fac_p said...

Leland was not trying (seriously) to buy PRMC. The cardiologists wanted to separate from Christus, to an extent understandable, based on billing, credentialing, and generally attention to detail. They aren’t here to lose money. They were going to build a new facility, Leland was involved. They just haven’t updated their site.

There is a moratorium (2004) on strictly boutique hospitals, but, as I said in an earlier post, it is based on the level of service. You can’t just skim, and notice that all the indicated facilities have an ER—but only 15 beds in the hospital in some cases.

The only reason that the north was purchased was that an efficient, for-profit organization would have dusted south off the map. They overbid to keep out competition because of that. As to why they have things arranged the way they do, it’s not through planning. Heck, south didn’t even really have a planning department (north did, but don’t think they planned for this!)

Everyone came to the same conclusion: A new facility. Doesn’t mean they were right, just means that on that one point they agreed. But, the way this place was losing money, it wasn’t going to happen. Cardiology had a good idea: setup, from the ground up, a new outpatient/surgical facility. For profit, not like Health Solutions (which was only there to juggle out the losses.) (Can you believe they actually charged to manage anything?) But, it might have been the last contribution of straw to the camel’s (Christus’s) back. The threat of losing more insured patients was the headstone on the grave.

A lot of physicians opposed the boutique idea, because of the loyalty to the idea of non-profit facilities—and the nuns. That’s changed. E$$ent is for-profit; and it could use some competition. A new facility could be a mend to the medical community, after sinking Essent.

Anonymous said...

Well, I know the cardiologist from the North Campus--at one time were sending all of the bypasses to Dallas. (I don't know if that is still the case now)

So when a couple of the South campus cardiologist left, there were very few bypasses done at the hospital.

I know some of this caused some tension between some of the doctors. I don't think any of them were too happy at that point due to lack of communication and lack of cooperation.

Is all of that still going on?

Cardiology, and the heart program, is a big money maker. It could pretty much make or break the hospital by itself.

Anonymous said...

I wonder how much was loyalty, and how much was fear of change.

Change is here, we've either got to get it under control, or its going to control us.

Anonymous said...

The struggles for the heart program, I guess in E$$ent lies some of the problem.

If the cardiologist form their own cath lab with a vascular surgeon, it is very possible that PRMC would go bankrupt.
(its probably inevitable anyway)

If the cardiologist aren't cooperating with bringing people to PRMC, there lies the issues. If they are shuttling these people to Dallas for bypasses and interventions then we are loosing money.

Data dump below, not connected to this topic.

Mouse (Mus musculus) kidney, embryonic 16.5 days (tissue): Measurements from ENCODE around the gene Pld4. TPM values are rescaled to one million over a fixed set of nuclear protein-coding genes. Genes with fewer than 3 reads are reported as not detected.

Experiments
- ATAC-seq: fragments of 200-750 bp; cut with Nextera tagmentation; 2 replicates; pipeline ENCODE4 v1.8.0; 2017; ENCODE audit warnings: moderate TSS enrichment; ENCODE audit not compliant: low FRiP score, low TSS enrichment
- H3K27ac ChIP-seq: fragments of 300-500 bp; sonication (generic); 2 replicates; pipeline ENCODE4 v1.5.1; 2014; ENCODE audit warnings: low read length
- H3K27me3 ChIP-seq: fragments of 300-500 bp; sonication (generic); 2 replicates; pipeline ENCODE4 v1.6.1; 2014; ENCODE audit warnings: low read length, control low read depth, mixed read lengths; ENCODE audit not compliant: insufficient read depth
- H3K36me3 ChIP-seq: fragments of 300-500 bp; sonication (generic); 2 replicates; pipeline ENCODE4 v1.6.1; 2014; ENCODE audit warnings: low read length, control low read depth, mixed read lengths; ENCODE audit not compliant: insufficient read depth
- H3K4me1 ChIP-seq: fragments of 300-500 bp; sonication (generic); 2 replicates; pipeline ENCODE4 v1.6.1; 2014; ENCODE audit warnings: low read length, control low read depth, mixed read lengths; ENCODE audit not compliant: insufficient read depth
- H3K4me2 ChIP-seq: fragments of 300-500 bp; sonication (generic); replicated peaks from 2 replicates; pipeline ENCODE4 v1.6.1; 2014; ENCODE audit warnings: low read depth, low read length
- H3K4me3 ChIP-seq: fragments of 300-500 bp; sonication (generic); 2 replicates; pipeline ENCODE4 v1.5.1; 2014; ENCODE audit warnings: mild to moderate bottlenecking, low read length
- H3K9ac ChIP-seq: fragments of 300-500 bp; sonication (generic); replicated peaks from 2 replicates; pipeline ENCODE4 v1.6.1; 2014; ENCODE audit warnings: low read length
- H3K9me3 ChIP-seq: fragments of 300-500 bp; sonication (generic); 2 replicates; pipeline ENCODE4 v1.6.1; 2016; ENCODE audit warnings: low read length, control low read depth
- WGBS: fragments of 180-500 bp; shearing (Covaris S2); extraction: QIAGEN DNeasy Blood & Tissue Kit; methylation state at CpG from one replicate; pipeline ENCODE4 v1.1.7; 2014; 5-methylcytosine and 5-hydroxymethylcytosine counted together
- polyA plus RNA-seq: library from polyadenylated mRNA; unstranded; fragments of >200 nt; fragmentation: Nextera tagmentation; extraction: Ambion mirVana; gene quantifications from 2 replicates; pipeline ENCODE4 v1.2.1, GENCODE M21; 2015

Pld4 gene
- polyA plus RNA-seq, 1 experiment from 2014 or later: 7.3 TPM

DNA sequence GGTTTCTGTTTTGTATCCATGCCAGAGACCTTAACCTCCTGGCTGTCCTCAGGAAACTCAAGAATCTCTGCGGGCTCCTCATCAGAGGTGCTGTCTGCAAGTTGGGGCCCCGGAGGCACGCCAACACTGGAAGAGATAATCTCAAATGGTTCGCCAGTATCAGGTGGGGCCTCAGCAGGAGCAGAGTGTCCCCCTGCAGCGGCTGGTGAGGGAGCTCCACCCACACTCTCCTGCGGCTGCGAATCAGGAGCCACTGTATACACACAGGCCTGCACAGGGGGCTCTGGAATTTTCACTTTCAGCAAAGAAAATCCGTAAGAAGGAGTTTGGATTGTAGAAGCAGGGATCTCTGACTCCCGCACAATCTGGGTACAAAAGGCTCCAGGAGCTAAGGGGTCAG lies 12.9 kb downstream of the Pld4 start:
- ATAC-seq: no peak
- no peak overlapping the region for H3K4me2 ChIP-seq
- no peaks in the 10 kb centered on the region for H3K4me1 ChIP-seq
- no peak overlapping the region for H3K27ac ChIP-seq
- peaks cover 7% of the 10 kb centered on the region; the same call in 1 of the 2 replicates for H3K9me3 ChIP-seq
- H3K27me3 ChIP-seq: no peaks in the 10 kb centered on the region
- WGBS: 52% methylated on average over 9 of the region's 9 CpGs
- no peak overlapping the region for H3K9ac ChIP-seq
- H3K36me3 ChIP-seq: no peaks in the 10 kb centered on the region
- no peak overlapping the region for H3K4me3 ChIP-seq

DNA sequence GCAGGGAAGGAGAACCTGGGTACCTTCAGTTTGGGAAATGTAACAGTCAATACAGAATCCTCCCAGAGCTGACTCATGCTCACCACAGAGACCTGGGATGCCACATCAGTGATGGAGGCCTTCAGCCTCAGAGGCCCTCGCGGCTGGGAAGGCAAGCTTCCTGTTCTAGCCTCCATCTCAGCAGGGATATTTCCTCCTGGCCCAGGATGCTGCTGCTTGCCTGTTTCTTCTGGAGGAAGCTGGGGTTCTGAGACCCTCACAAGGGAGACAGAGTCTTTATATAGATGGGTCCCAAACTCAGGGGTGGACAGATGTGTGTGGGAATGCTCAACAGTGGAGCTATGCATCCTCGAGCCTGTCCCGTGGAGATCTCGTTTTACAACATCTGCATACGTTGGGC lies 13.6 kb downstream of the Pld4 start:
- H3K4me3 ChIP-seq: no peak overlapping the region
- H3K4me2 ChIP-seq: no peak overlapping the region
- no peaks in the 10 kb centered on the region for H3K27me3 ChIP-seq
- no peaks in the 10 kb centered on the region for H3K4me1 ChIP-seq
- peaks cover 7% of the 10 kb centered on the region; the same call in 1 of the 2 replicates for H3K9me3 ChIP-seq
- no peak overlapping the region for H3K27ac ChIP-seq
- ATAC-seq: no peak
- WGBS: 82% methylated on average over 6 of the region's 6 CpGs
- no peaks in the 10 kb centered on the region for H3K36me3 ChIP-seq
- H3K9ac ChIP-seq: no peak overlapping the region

So what came first the chicken or the egg?

Did the short staffing, and poor management, make the cardiologist afraid to let the bypasses be done here, Or did the money losses from the lack of interventions, and bypasses cause some of the short staffing?

I guess regardless of the cause, we have got to get over it and fix it.

Anonymous said...

I was at the Leland presentation a few years ago. A Leland facility will not get off the ground (nor will any other physician owned hospital in Paris) for a number of reasons.
Financially, Paris and Lamar county is one of the least profitable places in the State of Texas to run a medical business (whether a hospital or a medical practice).
It takes little research on the U.S. Census Bureau web site to realize that Paris is growing slower than the rest of the state (1.3% population growth vs 22.8%: 1990-2000; has an older population, 18% over 65y/o vs.9.9%, meaning more medicare patients; and is poorer, median income $27,438 vs. $39,927 and persons below poverty 20.6% vs. 15.4%.
All of these factors lead to lower profit margins, greater financial risk and greater difficulty in attracting investors.
Why would Leland, the physicians, or any other investors accept a greater risk for lower return on investment dollars when there are more favorable places in the State to put their money?
The doctors also were less than enthusiastic about Lelands proposal (or in the general concept of owning their own facility) for the good of the city and county as it would inevitably lead to a two tier health care system in the town: any patients with insurance and/or money would want to be treated at the private facility, and would receive top- notch care; all those without money or good insurance (including medicare patients) would be treated at the public hospital (with an abysmal standard of care).

Anonymous said...

I know the cardiologist want to make money, but here is another issue as well.

Would they go to extreme measures to make money? Would they stent occlusions less than 75%?

Here in may lie some of the issues as well. If a manager questioned the diameter of the luman, an arument might occur.

I'm not questioning ability, but there might be a question of ethics, and if there is no one to question the need for the stent, highway robbery might occur.

Looking at motives for actions here, not accusing.

Anonymous said...